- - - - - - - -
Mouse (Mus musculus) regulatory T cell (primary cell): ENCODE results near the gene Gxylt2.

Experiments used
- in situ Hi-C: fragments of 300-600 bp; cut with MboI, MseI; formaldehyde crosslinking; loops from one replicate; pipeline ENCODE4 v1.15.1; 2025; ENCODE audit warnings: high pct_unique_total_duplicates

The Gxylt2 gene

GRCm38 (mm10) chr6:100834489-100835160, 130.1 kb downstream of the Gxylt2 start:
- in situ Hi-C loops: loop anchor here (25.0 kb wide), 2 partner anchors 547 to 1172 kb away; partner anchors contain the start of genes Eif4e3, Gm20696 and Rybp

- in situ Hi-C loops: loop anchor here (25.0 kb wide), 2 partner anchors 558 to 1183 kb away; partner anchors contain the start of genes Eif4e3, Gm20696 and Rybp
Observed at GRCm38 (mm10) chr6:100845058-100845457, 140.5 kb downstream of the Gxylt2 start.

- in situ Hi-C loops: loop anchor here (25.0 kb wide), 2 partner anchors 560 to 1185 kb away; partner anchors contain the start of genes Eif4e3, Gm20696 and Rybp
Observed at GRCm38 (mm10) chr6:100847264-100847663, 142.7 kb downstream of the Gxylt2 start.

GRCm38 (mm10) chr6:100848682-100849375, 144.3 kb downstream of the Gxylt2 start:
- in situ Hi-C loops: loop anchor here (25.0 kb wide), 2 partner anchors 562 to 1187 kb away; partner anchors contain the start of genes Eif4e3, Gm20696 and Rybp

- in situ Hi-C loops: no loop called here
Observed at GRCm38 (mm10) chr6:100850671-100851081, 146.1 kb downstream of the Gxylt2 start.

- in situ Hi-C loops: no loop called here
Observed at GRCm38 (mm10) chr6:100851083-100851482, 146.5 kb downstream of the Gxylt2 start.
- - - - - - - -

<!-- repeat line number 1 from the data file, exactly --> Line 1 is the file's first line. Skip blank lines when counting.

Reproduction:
Mouse (Mus musculus) regulatory T cell (primary cell): ENCODE results near the gene Gxylt2.